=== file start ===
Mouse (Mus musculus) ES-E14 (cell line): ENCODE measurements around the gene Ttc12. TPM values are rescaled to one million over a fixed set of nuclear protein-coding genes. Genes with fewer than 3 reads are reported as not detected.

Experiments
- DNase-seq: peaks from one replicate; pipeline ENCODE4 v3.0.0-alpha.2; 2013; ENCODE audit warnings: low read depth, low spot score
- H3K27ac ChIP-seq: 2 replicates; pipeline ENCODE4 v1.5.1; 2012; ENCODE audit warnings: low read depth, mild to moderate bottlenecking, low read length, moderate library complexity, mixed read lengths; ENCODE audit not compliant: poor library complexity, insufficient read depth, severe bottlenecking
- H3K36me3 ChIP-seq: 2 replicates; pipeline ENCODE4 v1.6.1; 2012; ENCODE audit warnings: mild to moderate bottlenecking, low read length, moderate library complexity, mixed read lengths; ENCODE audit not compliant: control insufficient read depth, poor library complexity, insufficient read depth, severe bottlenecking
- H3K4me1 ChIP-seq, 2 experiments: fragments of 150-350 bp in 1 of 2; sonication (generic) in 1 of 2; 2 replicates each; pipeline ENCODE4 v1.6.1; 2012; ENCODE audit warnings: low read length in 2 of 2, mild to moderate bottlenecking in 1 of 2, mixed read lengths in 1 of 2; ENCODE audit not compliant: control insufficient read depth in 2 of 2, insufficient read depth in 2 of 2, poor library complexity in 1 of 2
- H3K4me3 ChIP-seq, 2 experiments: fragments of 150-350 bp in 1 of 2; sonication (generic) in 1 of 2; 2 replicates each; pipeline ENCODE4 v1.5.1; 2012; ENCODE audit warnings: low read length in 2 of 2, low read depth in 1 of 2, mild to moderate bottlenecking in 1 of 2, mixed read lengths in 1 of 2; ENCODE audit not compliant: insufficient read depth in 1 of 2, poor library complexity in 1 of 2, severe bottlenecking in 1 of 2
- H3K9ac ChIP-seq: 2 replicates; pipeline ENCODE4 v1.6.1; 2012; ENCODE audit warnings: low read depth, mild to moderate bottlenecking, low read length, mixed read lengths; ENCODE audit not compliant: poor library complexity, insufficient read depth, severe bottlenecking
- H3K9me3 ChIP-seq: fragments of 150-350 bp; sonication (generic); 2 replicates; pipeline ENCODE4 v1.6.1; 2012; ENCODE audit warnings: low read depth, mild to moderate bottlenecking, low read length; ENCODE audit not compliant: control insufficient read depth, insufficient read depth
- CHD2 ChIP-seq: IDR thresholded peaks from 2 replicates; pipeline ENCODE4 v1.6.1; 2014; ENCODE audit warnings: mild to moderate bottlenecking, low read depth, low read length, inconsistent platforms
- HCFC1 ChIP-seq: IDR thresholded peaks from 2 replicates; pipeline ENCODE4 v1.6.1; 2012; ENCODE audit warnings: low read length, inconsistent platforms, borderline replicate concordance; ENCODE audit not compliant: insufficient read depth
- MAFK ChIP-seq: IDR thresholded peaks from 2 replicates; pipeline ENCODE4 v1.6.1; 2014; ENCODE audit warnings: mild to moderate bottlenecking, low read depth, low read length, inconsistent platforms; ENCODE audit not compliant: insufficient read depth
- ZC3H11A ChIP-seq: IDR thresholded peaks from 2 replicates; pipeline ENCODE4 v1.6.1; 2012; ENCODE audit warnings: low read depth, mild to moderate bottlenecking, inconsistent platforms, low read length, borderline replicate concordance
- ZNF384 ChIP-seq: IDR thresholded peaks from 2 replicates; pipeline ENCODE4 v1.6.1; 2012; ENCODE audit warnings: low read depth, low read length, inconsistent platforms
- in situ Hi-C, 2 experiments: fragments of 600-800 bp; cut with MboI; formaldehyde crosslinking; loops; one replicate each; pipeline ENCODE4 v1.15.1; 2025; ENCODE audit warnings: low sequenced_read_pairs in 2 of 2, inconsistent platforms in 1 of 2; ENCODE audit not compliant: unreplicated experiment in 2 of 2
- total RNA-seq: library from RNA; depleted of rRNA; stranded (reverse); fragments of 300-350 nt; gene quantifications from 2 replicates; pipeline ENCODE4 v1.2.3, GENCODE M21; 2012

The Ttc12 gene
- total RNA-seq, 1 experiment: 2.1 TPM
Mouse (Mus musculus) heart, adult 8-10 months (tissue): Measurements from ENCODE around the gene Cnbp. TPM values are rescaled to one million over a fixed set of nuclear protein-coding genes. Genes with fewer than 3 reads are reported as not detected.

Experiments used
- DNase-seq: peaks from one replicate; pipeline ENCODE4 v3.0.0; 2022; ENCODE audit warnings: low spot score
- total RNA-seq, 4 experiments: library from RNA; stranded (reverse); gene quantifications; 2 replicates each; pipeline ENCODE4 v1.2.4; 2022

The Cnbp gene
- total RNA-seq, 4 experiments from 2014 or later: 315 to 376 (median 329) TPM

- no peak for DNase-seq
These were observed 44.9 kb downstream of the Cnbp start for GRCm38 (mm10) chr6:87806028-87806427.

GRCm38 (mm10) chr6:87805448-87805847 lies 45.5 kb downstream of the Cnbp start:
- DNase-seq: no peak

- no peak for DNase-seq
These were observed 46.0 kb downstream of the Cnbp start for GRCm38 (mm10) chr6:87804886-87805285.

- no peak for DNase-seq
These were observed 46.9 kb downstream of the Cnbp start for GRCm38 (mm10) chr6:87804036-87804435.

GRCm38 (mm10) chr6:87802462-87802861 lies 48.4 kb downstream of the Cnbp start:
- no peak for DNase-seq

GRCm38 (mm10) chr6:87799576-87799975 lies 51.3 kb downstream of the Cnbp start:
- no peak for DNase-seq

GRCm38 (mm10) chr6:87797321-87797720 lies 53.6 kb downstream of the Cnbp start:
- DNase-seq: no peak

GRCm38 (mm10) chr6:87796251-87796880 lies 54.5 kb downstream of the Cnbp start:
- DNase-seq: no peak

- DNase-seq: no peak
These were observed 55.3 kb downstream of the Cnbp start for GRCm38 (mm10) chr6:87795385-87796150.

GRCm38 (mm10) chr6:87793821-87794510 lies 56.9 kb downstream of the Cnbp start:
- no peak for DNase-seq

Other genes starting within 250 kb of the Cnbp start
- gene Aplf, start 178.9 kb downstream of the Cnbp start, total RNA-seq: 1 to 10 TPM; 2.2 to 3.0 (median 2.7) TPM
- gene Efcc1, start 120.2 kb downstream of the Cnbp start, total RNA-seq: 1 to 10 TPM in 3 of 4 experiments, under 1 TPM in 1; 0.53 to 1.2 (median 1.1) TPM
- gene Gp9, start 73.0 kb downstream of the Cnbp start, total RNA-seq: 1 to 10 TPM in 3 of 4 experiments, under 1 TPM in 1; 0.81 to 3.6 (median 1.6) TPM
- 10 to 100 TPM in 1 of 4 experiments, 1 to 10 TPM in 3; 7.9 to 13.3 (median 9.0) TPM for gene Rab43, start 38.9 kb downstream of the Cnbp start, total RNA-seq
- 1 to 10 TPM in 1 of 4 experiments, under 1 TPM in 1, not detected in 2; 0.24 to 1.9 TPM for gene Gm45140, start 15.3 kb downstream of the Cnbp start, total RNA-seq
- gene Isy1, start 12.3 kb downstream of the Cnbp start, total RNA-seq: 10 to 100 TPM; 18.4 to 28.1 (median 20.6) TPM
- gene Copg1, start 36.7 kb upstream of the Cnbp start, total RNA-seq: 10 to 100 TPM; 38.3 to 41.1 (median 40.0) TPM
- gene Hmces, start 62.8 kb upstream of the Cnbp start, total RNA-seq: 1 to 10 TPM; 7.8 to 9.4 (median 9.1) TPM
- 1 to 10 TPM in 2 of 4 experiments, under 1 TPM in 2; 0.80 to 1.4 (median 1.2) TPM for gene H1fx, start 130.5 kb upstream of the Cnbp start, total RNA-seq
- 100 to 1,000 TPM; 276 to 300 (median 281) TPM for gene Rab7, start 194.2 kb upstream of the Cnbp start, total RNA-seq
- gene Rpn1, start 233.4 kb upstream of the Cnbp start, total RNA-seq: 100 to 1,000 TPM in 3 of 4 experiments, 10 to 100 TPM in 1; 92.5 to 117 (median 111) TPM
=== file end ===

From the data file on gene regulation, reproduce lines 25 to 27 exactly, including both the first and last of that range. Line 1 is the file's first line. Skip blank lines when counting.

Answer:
- no peak for DNase-seq
These were observed 44.9 kb downstream of the Cnbp start for GRCm38 (mm10) chr6:87806028-87806427.

GRCm38 (mm10) chr6:87805448-87805847 lies 45.5 kb downstream of the Cnbp start: